November,
1976
NIBL[61] Mark Alexander & Steve Leininger SC/MP Interpreter INPUT ($)var (LET) var = expression PR/PRINT expr-list GOTO expression IF expression (THEN) statement GOSUB expression RETURN END RUN LIST (start) CLEAR [variables & stack] NEW REM FOR/TO/STEP/NEXT DO/UNTIL Memory addressing (@ [PEEK/POKE], STAT, PAGE) precedence < <= = >= > <> MOD(), AND, OR, NOT, RND(A,Z) TOP 0 to 32767 : 13 four-char defined 16 bit ± 32767 A-Z memory addressing INPUT$, PRINT$, $exp=exp
August,
1977
Level I BASIC[62] Steve Leininger Z80 Interpreter INPUT (#digit) [(expression) var]* (LET) var = expression PRINT (#digit) expr-list GOTO number IF expression THEN statement GOSUB number RETURN END RUN (start) LIST (start) NEW REM FOR/TO/STEP/NEXT READ, DATA, RESTORE STOP, CONT, ON-GOTO/GOSUB CLOAD, CSAVE, CLS, SET, RESET, precedence < <= = >= > <> >< ABS(), INT(), MEM, POINT(X,Y) RND() MEM 1 to 32767 : 3 defined 16 bit ± 32767 A-Z A(1 array of 1 dimension) A$, B$
June,
1976
MICRO BASIC 1.3[63] Robert Uiterwyk 6800 Interpreter INPUT var-list (LET) var = expression PRINT expr-list { , / ; } GOTO expression IF expression relop expression THEN statement GOSUB expression RETURN END RUN LIST (first (, last)) NEW FOR/TO/NEXT (no STEP) TAB() precedence < <= = >= > <> >< RND, SIZE RND [returns 1-32762] SIZE (statement that prints bytes used and bytes free) 1 to 65535 None 17 defined 16 bit [later BCD!] ± 32767 A-Z DIM (two dimensions, max size of 255) None
June,
1976
SCientific ELementary BAsic Language (SCELBAL)[64] Mark Arnold & Nat Wadsworth 8008 Interpreter INPUT var-list (LET) var = expression PRINT expr-list {, / ; / } GOTO number THEN statement GOSUB number RETURN END RUN LIST SCR[atch] REM FOR/TO/STEP/NEXT SAVE, LOAD UDF [USR] precedence, ^ < <= = >= > <> INT, SGN, ABS, SQR, CHR [usable only in PRINT], TAB RND(0) 0..1 1 to 999999 None 18 defined 32 bit operand floating or fixed point ±134,217,727; 14E-38<N<1.7E38 ? DIM (one letter name, one dimension; up to 4 arrays of up to 64 entries in total) None
October,
1976
Apple I BASIC[65] Steve Wozniak 6502 Interpreter INPUT ("string",) var-list (LET) var = expression PRINT expr-list { , / ; } GOTO expression IF expression relop expression THEN line-number/statement GOSUB expression RETURN END RUN (start) LIST (first (, last)) SCR REM FOR/TO/STEP/NEXT AUTO, DEL, POKE TAB (command), CALL precedence < <= = >= > <> # AND OR NOT MOD SGN, ABS, PEEK(), LEN() RND(X) 0..X (or X..0!) HIMEM, LOMEM 1 to 32767 None [early version, then :] 16 defined 16 bit ± 32767 A-Z followed by any number of alphanumeric DIM (one dimension) dimensioned
December,
1976
LLL BASIC[66] (University of Idaho staff) 8080 Interpreter INPUT var-list (LET) var = expression PRINT expr-list { , / ;} GO TO number IF expression relop expression (THEN) statement GO SUB number RETURN END RUN LIST SCR REM FOR/TO/NEXT (no STEP) STOP CALL, GET(), PUT() precedence < <= = >= > <> >< No RND? 0 to 32767 : 14 defined 32 bit operand floating point ? A-Z, A0-Z9 DIM (integers only, one letter name, one dimension, max size of 255) None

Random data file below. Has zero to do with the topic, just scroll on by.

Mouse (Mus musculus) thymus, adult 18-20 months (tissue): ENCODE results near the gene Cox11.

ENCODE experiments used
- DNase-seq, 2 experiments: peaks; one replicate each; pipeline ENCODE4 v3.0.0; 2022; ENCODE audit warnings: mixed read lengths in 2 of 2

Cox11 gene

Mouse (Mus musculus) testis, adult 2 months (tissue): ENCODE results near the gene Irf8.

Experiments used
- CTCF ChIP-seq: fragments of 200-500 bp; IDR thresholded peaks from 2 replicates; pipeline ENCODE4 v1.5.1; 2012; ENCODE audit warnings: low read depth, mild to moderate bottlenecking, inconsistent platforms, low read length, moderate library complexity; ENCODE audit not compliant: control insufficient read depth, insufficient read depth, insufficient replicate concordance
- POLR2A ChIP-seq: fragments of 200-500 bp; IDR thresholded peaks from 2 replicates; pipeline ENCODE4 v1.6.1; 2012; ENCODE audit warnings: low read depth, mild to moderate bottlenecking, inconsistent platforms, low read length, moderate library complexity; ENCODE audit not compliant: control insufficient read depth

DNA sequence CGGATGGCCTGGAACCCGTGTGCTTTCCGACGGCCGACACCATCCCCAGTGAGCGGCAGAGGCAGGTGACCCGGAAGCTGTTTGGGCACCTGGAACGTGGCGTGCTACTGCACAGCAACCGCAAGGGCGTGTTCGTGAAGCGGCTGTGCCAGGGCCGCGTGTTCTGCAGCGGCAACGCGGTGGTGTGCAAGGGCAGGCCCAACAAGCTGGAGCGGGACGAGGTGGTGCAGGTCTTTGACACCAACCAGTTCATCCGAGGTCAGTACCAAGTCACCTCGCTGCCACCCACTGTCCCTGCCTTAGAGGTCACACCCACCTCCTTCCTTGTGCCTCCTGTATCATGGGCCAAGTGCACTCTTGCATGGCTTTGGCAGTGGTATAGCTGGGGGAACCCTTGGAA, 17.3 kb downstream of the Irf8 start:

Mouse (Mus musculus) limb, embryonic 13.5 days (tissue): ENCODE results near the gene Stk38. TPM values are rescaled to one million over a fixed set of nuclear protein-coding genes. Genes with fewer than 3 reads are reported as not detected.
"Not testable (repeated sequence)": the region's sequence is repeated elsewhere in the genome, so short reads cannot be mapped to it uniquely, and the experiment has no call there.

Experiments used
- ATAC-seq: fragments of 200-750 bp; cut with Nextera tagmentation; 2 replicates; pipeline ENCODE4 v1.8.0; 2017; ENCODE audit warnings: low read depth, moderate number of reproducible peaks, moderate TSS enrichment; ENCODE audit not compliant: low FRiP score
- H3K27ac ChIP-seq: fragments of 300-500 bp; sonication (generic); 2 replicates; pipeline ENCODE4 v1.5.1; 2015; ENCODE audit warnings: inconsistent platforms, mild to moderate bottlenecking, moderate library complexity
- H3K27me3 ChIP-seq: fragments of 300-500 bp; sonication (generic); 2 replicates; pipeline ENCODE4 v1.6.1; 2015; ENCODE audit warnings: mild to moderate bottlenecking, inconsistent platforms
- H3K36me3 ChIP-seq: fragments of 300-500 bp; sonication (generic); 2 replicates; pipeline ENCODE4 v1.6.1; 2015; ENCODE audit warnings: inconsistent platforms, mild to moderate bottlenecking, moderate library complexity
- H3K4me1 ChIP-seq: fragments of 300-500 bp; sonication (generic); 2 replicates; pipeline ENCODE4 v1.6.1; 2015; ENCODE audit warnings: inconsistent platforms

See alsoEdit

NotesEdit

  1. ^ Hash was also used for not-equals in HP Time-Shared BASIC.

ReferencesEdit

  1. ^ a b c Rauskolb, Roger (December 1976). "Dr. Wang's Palo Alto Tiny BASIC". Interface Age. 2 (1): 92–108. The source code begins with the following nine lines:
    ;*********************************
    ;
    ;    TINY BASIC FOR INTEL 8080
    ;          VERSION 2.0
    ;        BY LI-CHEN WANG
    ;     MODIFIED AND TRANSLATED
    ;       TO INTEL MNEMONICS
    ;        BY ROGER RAUSKOLB
    ;         10 OCTOBER,1976
    ;           @COPYLEFT
    ;      ALL WRONGS RESERVED
    ;
    ;*********************************
  2. ^ Allison, Dennis (July 1976). "Design notes for TINY BASIC". SIGPLAN Notices. ACM. 11 (7): 25–33. doi:10.1145/987491.987494. The ACM Special Interest Group on Programming Languages (SIGPLAN) reprinted the Tiny Basic design notes from the January 1976 Tiny BASIC Journal.
  3. ^ a b "TB Code Sheet". Dr. Dobb's Journal of Computer Calisthenics & Orthodontia, Running Light Without Overbyte. 1 (1). December 1975.
  4. ^ A BASIC Language Interpreter for the Intel 8008 Microprocessor. Department of Computer Science, University of Illinois at Urbana-Champaign (published 1974). June 1974.
  5. ^ "Open hardware: How and why it works". The open software movement was founded by Dennis Allison in his release of Tiny BASIC in 1975
  6. ^ a b Warren, Jim C. (July 1976). "Correspondence". SIGPLAN Notices. ACM. 11 (7): 1–2. ISSN 0362-1340.
  7. ^ Wang, Li-Chen (May 1976). "Palo Alto Tiny BASIC". Dr. Dobb's Journal of Computer Calisthenics & Orthodontia, Running Light Without Overbyte. 1 (5): 12–25. Source code begins with the following six lines.
    TINY BASIC FOR INTEL 8080
    VERSION 1.0
    BY LI-CHEN WANG
    10 JUNE, 1976
    @COPYLEFT
    ALL WRONGS RESERVED
    The June date in the May issue is correct. The magazine was behind schedule, the June and July issues were combined to catch up.
  8. ^ Allison, Dennis (1976). "Build Your Own BASIC". Dr. Dobb's Journal. Vol. 1 no. 1. p. 9.
  9. ^ Allison, Dennis (1976). "Quick Reference Guide for Tiny BASIC". Dr. Dobb's Journal. Vol. 1 no. 1. p. 6.
  10. ^ BASIC-PLUS Language Manual (PDF). Maynard, Massachusetts: Digital Equipment Corporation. 1972. pp. 3–13.
  11. ^ Allen, Dennis. "TINY BASIC". People's Computer Company. 4 (3).
  12. ^ Veit, Holger. "Tom Pittman's 6800 tiny BASIC". Retrieved 2 May 2017.
  13. ^ Dr. Dobb's Journal, Volume 1, Number 1, 1976, p. 12.